With the establishment of a non-proprietary ink standard, a number of applications, old and new, will be able to use the pen as a very convenient and natural form of input. The current InkML specification defines a set of primitive elements sufficient for all basic ink applications. Few semantics are attached to these elements. All content of an InkML document is contained within a single <ink> element. The fundamental data element in an InkML file is the <trace>. A trace represents a sequence of contiguous ink points -- e.g., the X and Y coordinates of the pen's position. A sequence of traces accumulates to meaningful units, such as characters and words. The <traceFormat> element is used to define the format of data within a trace.

Ink traces can have certain attributes such as color and width. These attributes are captured in the <brush> element. Traces that share the same characteristics, such as being written with the same brush, can be grouped together with the <traceGroup> element. In the simplest form, an InkML instance looks like this:



    10 0 9 14 8 28 7 42 6 56 6 70 8 84 8 98 8 112 9 126 10 140

    13 154 14 168 17 182 18 188 23 174 30 160 38 147 49 135

    58 124 72 121 77 135 80 149 82 163 84 177 87 191 93 205



    130 155 144 159 158 160 170 154 179 143 179 129 166 125

    152 128 140 136 131 149 126 163 124 177 128 190 137 200

    150 208 163 210 178 208 192 201 205 192 214 180



    227 50 226 64 225 78 227 92 228 106 228 120 229 134

    230 148 234 162 235 176 238 190 241 204



    282 45 281 59 284 73 285 87 287 101 288 115 290 129

    291 143 294 157 294 171 294 185 296 199 300 213



    366 130 359 143 354 157 349 171 352 185 359 197

    371 204 385 205 398 202 408 191 413 177 413 163

    405 150 392 143 378 141 365 150



This is the trace for user input of Hello word, shown in Figure 2.

Graphical pen input with marked trace points
Figure 2. Graphical pen input with marked trace points

InkML is rich and simple language, you can see it more detailed at W3C InkML current Draft page.


EMMA is the Extensible MultiModal Annotation markup language. It is intended for use by systems that provide semantic interpretations for a variety of inputs, including but not necessarily limited to speech, natural language text, GUI, and ink input. The language is focused on annotating the interpretation information of single and composed inputs, as opposed to (possibly identical) information that might have been collected over the course of a dialog, providing a set of elements and attributes that are focused on accurately representing annotations on the input interpretations.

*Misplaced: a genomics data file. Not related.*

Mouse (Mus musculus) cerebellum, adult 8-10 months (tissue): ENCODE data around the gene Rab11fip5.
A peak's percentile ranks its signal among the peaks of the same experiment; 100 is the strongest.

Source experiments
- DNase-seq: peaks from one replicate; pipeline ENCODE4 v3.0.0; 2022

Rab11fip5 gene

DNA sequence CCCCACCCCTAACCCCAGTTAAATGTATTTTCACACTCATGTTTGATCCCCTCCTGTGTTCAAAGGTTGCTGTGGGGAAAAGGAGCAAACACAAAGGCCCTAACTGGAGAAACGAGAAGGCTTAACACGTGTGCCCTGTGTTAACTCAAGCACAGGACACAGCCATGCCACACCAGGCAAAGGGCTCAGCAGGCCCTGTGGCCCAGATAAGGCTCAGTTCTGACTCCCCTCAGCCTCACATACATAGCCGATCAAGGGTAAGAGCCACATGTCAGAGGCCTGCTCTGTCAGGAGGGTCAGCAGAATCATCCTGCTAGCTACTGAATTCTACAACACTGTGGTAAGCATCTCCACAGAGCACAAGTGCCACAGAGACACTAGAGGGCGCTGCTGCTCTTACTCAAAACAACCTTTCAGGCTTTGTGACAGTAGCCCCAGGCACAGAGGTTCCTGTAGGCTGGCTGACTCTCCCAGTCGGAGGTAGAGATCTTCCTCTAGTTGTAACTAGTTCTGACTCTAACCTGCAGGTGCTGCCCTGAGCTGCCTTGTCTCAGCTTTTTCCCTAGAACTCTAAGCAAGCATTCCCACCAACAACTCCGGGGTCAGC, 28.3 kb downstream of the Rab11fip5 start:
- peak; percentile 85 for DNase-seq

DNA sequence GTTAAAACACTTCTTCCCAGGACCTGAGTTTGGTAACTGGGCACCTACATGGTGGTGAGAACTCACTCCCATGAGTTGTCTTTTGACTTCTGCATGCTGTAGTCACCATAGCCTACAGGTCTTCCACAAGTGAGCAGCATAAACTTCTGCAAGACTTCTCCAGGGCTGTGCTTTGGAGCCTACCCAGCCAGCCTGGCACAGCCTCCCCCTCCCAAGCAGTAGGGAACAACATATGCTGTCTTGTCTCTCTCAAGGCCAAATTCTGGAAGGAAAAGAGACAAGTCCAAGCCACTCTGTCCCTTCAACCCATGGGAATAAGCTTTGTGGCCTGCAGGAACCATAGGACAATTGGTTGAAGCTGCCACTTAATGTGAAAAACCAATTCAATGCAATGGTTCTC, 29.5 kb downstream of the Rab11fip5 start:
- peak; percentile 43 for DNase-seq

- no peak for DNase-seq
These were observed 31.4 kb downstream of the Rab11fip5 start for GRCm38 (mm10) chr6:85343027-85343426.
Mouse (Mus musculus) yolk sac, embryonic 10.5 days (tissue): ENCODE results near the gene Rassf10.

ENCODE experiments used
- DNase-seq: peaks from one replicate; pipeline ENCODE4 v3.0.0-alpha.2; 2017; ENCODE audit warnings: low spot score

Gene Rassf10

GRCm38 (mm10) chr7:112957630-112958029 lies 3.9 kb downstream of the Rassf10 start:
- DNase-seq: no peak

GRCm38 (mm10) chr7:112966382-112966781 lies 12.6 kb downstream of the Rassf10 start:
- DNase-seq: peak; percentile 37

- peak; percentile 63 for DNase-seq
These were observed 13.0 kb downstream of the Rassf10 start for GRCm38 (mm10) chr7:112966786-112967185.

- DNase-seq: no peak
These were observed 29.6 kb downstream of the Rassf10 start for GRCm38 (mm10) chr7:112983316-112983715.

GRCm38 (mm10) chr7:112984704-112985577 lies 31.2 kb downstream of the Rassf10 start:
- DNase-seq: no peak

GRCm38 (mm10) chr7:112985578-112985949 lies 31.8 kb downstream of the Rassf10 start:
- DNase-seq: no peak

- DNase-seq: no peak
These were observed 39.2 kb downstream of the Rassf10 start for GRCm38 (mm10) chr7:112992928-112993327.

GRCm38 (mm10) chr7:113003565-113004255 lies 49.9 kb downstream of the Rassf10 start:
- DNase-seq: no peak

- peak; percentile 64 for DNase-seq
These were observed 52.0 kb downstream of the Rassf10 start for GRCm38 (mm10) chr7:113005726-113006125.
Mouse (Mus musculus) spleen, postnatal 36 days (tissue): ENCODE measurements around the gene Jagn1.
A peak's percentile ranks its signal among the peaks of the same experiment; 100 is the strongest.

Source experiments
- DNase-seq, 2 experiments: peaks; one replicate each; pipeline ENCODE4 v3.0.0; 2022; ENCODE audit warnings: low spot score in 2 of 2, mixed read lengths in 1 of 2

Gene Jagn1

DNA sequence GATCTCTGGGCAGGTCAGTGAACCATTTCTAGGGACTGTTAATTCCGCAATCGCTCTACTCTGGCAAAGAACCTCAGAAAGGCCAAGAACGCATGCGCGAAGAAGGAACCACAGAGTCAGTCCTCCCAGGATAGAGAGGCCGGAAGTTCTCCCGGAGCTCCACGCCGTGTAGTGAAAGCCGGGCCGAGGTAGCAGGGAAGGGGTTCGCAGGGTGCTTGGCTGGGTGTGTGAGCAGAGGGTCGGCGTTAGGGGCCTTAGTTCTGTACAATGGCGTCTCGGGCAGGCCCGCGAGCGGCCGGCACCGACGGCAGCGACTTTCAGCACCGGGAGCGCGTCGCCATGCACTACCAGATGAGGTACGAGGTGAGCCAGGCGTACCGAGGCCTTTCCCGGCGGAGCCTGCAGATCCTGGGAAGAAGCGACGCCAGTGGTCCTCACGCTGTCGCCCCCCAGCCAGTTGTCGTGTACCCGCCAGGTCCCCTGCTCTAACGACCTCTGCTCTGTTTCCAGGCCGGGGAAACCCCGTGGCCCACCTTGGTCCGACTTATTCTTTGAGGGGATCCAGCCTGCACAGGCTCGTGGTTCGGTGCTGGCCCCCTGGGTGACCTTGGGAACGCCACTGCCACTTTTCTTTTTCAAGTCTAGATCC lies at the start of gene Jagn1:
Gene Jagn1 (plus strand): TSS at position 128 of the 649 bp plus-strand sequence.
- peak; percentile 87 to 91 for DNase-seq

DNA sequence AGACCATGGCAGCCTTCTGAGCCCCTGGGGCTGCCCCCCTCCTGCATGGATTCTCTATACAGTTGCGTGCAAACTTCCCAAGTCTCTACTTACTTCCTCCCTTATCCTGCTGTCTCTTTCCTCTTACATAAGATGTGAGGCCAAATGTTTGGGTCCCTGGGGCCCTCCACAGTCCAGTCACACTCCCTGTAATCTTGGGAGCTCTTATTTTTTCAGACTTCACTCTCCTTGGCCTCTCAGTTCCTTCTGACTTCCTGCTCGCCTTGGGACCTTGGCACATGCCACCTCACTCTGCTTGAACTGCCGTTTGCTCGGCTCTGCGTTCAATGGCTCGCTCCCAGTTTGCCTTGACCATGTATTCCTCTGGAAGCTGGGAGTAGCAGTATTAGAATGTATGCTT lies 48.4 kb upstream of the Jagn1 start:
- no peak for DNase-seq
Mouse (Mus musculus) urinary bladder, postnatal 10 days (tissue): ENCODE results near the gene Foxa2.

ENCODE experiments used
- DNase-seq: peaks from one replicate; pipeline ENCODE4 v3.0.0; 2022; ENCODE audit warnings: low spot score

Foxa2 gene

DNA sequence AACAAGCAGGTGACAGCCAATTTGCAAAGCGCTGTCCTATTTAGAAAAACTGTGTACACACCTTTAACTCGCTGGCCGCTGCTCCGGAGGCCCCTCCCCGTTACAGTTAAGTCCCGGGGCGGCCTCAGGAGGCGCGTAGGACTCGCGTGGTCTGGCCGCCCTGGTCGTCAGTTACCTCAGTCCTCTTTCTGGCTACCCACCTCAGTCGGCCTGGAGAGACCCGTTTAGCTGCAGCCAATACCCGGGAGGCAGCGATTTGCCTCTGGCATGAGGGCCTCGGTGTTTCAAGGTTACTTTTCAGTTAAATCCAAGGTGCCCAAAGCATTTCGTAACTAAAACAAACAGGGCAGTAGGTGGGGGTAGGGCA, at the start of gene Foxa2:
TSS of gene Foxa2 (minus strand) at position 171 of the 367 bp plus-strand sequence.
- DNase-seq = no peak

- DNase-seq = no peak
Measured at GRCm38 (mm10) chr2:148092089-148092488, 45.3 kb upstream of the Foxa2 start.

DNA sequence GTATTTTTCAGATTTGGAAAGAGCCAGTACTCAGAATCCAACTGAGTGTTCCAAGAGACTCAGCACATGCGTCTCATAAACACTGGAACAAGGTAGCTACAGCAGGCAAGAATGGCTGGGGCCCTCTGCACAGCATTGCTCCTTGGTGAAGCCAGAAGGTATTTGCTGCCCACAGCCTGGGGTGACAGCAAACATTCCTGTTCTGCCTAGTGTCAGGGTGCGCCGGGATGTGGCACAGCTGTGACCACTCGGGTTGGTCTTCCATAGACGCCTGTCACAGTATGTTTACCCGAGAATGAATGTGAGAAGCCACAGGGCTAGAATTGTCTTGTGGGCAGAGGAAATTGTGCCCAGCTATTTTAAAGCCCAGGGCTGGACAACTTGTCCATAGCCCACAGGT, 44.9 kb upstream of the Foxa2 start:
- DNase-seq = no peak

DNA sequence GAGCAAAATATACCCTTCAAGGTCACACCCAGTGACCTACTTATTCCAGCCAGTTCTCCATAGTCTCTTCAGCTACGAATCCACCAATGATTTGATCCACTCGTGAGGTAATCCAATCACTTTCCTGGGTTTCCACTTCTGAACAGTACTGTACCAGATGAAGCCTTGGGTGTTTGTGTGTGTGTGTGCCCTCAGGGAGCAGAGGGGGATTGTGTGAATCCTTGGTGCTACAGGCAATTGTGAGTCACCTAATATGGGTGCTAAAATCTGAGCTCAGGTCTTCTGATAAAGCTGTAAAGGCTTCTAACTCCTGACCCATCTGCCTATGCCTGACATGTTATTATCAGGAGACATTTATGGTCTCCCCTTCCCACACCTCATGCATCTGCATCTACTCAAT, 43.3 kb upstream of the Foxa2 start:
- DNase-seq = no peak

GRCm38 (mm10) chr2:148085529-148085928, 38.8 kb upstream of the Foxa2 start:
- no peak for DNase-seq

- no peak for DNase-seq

An EMMA document typically contains three parts:

  • Instance data: application-specific markup corresponding to input information which is meaningful to the consumer of an EMMA document. Instances are application-specific and built by input processors at runtime. Given that utterances may be ambiguous with respect to input values, an EMMA document may hold more than one instance.
  • Data model: constraints on structure and content of an instance.
  • Metadata: used as annotations associated with the data contained in the instance. Annotation values are added by input processors at runtime.

The Multimodal Interaction Working Group is currently considering the role of RDF in EMMA syntax and processing. It appears useful for EMMA to adopt the RDF graph model, and thereby enable RDF processing in RDF environments. However, there is concern that unnecessary processing overhead will be introduced by a requirement for all EMMA environments to support the RDF syntax and its related constructs. An inline XML syntax would remove this requirement, provide a more compact representation, and enable queries on annotations using XPath, just as for queries on instance data. For these reasons, currently there are three syntax proposals: inline XML syntax, an RDF/XML syntax, and a mixed inline+RDF syntax. You can see the detailed description of RDF (Resource Description Framework) at the W3C's RDF page.

The general purpose of EMMA is to represent information automatically extracted from a user's input by an interpretation component, where input is to be taken in the general sense of a meaningful user input in any modality supported by the platform. In the architecture shown in Figure 1 EMMA conveys content between user input components and an interaction manager.

Components that generate EMMA markup include speech recognizers, handwriting recognizers, natural language processing engines, DTMF signals, keyboard, pointing devices such as mouse, multimodal integration component. Components that use EMMA include the interaction manager and multimodal integration component.

EMMA is still under development, but it has a large potential for integrating different devices on the Web. More than that, it can make a Web accessible in its full sense for future applications. There should be no difference in interacting with a user via phone DTMF tones, PDA ink pens, or even voice browsers for users with disabilities. This is an impressive goal, and the Multimodal Interaction Framework is a next step in achieving it.